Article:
This statement raises a conceptual difficulty that Schmitt was never able to resolve. At times he speaks as though liberalism had succeeded in overcoming natural enmity, and that this is to be regretted. He complains frequently that ours is an “age of neutralization and depoliticization,” and that the healthy tensions of political life have been dissolved by private consumption, public entertainment, and “perpetual discussion”—all identified by him with liberalism. Yet he also asserts that liberalism is political, but unsuccessfully so. The weaknesses of liberal governments—their burdensome legal formalism, their hypocritical “neutrality,” their oscillation between military pacifism and moral crusading—are the result of their attempts to evade the natural enmity that defines their own political existence. In either case, liberalism remains, in his view, contemptible.

Schmitt’s voluminous pre-war writings on politics and jurisprudence, on which his current fame rests, can all be read as applications of the principles of political enmity and sovereign decisionism formulated in The Concept of the Political. In Legality and Legitimacy (1932) he maintained that the chaos of Weimar politics arose from liberals’ unwillingness to confront their own domestic enemies on the extreme left and right. He criticized the Weimar Constitution for permitting parliamentary pluralism and the legal procedures that encouraged endless debate, without providing a way of maintaining the regime’s unity and legitimacy. He also argued in The Constitutional Guardian (1931) that no individual or institution in Weimar was responsible for defending the constitution, and therefore the nation, against its internal enemies on the radical right and left. This view, it should be noted, was shared by many German jurists at the time.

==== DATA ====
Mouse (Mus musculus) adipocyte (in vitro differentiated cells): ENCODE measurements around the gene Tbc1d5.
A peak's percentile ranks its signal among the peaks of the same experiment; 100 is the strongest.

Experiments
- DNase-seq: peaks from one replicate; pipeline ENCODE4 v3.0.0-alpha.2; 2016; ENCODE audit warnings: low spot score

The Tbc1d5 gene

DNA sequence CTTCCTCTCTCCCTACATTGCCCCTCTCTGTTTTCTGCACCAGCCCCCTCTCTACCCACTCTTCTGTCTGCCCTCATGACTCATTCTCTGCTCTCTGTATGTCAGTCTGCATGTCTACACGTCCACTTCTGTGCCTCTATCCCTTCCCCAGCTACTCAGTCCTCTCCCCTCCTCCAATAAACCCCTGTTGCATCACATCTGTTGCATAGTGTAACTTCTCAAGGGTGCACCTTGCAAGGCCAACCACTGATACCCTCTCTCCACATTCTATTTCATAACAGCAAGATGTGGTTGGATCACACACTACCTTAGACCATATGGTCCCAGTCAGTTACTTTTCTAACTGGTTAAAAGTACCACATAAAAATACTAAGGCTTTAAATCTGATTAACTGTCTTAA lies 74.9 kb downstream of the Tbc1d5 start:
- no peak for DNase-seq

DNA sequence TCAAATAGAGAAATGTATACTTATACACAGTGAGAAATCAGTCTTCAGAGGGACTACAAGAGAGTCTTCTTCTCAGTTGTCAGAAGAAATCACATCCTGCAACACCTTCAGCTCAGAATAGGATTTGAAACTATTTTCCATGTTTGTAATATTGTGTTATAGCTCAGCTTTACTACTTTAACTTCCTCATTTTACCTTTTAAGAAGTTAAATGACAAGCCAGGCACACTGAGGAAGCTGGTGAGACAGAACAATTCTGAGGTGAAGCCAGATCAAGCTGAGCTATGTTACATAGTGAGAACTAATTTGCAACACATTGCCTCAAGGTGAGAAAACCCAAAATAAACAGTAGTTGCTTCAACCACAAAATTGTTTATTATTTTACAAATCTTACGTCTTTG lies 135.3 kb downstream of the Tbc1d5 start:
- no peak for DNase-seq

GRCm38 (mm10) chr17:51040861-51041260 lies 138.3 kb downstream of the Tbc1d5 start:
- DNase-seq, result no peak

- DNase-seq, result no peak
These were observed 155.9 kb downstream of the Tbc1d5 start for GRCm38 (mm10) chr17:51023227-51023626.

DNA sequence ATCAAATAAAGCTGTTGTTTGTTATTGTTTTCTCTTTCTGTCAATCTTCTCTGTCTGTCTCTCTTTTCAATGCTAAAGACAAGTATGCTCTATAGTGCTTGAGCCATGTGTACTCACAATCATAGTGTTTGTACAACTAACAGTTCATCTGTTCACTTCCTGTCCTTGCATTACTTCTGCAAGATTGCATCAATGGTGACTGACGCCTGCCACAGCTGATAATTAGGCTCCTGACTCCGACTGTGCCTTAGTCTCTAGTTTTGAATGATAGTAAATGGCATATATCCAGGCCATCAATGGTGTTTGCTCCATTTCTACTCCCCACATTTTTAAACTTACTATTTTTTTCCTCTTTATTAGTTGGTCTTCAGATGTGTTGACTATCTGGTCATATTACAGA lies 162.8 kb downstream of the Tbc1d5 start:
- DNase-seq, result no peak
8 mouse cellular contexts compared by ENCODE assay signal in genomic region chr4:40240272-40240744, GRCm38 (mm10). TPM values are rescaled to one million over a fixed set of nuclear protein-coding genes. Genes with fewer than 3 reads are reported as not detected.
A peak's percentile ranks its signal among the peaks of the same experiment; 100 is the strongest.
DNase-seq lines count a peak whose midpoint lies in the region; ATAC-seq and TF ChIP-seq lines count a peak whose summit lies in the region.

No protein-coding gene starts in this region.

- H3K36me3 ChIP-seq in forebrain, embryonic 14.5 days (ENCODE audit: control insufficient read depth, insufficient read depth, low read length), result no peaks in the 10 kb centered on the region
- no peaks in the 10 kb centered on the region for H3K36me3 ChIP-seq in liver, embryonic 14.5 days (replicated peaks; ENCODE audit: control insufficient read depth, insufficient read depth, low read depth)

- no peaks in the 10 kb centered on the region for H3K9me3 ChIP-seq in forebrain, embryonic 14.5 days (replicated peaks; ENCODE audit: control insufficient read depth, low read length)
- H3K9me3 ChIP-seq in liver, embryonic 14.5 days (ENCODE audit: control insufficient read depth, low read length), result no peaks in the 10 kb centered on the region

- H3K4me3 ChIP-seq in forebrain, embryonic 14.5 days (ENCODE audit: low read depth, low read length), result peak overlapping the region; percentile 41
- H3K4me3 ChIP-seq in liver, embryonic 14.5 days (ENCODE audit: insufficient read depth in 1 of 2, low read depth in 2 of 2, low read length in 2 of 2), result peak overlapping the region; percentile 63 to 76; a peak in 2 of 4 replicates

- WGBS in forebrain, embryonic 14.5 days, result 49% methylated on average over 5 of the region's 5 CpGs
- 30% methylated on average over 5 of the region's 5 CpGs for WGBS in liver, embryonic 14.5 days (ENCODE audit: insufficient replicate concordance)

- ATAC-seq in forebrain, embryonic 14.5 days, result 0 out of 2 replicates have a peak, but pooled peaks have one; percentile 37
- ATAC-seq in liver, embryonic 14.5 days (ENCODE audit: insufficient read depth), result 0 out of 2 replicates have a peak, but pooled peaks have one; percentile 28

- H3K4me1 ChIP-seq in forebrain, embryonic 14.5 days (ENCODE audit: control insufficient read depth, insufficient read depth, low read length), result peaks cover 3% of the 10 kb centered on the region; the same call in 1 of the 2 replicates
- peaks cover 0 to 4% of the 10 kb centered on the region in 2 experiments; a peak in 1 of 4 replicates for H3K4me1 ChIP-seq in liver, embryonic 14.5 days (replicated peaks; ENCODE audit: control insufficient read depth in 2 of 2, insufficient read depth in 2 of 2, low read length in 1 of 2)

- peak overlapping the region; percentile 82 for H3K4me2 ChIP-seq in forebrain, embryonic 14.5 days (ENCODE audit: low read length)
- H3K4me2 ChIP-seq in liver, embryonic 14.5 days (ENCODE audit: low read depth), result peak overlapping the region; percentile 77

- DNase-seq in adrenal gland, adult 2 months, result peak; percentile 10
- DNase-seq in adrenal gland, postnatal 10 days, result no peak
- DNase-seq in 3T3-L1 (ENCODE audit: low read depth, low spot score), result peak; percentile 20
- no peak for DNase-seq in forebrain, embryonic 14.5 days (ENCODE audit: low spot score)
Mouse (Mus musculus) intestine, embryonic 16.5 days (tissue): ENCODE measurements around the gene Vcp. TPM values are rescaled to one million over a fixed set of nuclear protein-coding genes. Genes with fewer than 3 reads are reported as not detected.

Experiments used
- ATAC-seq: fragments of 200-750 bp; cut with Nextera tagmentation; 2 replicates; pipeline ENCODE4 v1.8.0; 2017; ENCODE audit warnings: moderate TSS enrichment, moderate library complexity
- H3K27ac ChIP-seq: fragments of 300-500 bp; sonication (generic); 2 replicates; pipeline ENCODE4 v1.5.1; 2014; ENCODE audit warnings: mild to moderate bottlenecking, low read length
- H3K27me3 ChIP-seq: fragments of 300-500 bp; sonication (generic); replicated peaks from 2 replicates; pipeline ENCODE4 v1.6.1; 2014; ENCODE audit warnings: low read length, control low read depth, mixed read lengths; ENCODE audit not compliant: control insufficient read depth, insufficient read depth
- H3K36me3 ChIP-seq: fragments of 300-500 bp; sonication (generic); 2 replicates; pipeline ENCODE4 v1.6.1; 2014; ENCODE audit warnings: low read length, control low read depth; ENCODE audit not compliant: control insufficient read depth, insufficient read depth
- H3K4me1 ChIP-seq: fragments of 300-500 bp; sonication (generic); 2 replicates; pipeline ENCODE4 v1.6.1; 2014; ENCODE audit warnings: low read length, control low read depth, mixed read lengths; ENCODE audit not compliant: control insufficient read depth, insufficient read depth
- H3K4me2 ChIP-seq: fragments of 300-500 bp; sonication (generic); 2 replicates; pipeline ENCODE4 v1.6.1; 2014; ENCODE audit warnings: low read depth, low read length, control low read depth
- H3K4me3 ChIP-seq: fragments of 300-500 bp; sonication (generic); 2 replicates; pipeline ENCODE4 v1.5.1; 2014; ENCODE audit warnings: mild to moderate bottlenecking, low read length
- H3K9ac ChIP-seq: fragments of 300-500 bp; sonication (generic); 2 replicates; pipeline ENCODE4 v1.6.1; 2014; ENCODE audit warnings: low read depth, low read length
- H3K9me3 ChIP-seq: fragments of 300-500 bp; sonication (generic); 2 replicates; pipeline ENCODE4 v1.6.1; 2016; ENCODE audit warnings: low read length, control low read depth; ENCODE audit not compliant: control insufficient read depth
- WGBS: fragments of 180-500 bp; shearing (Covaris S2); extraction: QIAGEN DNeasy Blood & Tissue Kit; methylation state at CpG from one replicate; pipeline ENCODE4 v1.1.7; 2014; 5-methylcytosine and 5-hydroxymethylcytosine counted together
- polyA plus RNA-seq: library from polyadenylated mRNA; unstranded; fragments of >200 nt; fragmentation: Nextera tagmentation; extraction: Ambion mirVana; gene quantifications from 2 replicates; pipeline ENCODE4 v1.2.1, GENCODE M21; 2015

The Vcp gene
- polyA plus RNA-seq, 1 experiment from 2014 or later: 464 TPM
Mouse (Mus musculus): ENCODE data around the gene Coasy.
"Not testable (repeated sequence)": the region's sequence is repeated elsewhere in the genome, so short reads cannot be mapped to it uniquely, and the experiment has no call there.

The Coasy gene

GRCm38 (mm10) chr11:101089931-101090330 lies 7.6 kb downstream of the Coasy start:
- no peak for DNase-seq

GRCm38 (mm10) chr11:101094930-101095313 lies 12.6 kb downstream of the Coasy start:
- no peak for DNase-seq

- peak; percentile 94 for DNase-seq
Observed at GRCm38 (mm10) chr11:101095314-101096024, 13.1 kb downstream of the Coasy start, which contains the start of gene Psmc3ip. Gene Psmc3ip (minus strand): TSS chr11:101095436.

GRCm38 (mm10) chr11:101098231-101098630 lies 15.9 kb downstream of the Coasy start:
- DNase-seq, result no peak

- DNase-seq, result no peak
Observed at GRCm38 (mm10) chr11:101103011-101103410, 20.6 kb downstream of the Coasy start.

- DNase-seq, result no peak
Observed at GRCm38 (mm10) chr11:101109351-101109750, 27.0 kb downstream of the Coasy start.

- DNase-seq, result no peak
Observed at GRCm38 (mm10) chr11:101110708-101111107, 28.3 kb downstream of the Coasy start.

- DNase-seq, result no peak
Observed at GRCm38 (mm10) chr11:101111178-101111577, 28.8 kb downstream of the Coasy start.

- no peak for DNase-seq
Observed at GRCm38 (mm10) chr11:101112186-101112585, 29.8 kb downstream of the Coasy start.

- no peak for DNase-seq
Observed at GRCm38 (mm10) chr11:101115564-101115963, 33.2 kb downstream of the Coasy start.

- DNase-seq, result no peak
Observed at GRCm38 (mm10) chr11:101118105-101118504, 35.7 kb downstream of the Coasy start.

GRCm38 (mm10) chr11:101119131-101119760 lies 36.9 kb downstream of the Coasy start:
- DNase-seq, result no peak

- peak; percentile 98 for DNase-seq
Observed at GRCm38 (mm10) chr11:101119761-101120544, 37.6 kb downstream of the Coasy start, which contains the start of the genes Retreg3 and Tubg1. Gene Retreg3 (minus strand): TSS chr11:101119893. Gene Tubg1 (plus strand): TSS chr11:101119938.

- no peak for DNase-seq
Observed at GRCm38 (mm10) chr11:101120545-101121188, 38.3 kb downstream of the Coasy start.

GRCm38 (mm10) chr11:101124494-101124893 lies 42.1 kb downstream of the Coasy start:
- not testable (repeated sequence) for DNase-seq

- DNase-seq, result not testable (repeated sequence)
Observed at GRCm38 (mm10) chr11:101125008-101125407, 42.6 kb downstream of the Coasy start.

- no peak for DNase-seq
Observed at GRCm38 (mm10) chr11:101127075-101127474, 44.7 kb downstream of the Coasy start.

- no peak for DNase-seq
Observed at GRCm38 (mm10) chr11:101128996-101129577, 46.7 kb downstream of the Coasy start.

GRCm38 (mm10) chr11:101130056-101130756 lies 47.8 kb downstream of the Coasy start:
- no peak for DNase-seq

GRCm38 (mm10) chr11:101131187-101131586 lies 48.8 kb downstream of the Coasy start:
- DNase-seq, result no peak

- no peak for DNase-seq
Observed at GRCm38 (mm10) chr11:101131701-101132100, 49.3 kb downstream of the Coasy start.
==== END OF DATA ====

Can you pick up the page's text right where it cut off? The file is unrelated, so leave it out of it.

The ultimate problem with liberalism, according to Schmitt, is that it fears decisions more than it fears enemies; but sovereign decisions are unavoidable in politics, even those founded on democratic principles. Having started from an assumption about belligerent human nature, Schmitt then tries to find historical evidence for the permanent political necessity of controlling it arbitrarily. His book Dictatorship (1921), a history of the institution from Roman times up to the Soviet “dictatorship of the proletariat,” subtly tries to restore the conceptual legitimacy of dictatorship by asserting that the refusal to accept the necessity of moderate, temporary dictatorship had given birth to absolute ones. He followed this book with The Intellectual Condition of Contemporary Parliamentarism (1923), a very influential analysis in which he claimed that temporary dictatorships, which carry out the will of a united people immediately, are more consistent with democratic rule than liberal parliamentarism, which governs indirectly through procedures and elites.3 Even his classic treatise Constitutional Doctrine depends on the assertion that constitutions are not “absolute,” that they merely give concrete form to the distinctiveness of a Volk (a concept that remains disturbingly vague in Schmitt’s writings); they therefore depend on a “previous political decision” giving that people “existence, integrity, and security.”

Schmitt’s postwar writings, while less polemical than his earlier ones, are if anything more ambitious. In The Nomos of the Earth (1950) he sketched out a mythical history of international relations based on the relation of human enmity to the conquest of land, sea, and air. Schmitt saw in the growing geographical ability of modern man to move and exert influence throughout the globe the cause of the simultaneous dissolution of sovereignty and the extension of enmity. The result of these tendencies in our century, he suggests, will be total wars, fought by countries against absolute enemies, using all their resources, and guided by universal but unenforceable moral principles. In his Theory of the Partisan (1963) Schmitt further speculated that the rise of guerrilla warfare and terrorism was linked to this same historical process, as wars between nations gave way to civil wars or wars of national liberation waged by supranational networks of partisans. While Schmitt clearly preferred the old system of spheres of influence ruled by enemy sovereigns conducting limited national wars (what he called a system of Grossräume), he expressed no nostalgia. His tone in his late works is cool and analytical.